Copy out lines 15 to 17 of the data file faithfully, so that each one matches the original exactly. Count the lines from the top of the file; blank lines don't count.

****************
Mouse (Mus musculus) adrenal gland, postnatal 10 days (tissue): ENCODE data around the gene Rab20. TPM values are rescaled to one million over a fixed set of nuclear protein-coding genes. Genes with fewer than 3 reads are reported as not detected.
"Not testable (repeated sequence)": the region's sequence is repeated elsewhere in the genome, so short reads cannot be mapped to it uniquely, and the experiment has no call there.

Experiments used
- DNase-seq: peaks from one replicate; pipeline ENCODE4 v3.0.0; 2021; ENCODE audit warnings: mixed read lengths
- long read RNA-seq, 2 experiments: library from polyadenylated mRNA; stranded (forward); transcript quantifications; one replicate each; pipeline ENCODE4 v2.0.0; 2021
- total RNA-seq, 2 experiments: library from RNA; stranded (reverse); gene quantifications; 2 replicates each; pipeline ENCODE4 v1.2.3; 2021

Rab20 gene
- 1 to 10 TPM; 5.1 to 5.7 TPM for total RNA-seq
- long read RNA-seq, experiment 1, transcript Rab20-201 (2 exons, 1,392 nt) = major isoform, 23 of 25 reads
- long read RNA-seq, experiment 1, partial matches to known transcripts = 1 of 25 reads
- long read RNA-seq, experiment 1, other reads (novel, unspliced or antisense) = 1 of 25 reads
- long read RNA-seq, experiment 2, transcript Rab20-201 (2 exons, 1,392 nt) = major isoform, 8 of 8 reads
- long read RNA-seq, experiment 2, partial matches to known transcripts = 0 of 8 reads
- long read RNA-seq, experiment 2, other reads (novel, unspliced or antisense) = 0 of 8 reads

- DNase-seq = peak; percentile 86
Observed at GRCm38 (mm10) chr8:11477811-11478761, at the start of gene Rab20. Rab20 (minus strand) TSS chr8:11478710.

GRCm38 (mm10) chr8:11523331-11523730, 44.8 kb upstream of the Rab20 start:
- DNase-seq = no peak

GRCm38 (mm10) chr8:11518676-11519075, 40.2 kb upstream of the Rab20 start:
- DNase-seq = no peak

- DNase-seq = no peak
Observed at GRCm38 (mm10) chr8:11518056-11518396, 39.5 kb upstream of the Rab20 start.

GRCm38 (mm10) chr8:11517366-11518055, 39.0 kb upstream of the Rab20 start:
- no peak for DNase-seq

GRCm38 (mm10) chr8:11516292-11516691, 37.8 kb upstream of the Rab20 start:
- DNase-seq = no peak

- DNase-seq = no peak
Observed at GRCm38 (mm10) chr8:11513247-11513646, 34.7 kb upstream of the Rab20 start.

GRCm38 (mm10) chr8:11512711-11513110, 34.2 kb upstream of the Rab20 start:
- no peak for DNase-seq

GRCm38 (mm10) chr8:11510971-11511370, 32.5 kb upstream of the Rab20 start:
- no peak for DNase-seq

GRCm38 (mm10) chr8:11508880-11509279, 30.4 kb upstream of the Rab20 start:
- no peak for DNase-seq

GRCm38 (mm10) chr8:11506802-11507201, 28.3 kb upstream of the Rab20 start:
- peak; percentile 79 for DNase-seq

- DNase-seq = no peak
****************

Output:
- DNase-seq = peak; percentile 86
Observed at GRCm38 (mm10) chr8:11477811-11478761, at the start of gene Rab20. Rab20 (minus strand) TSS chr8:11478710.

GRCm38 (mm10) chr8:11523331-11523730, 44.8 kb upstream of the Rab20 start: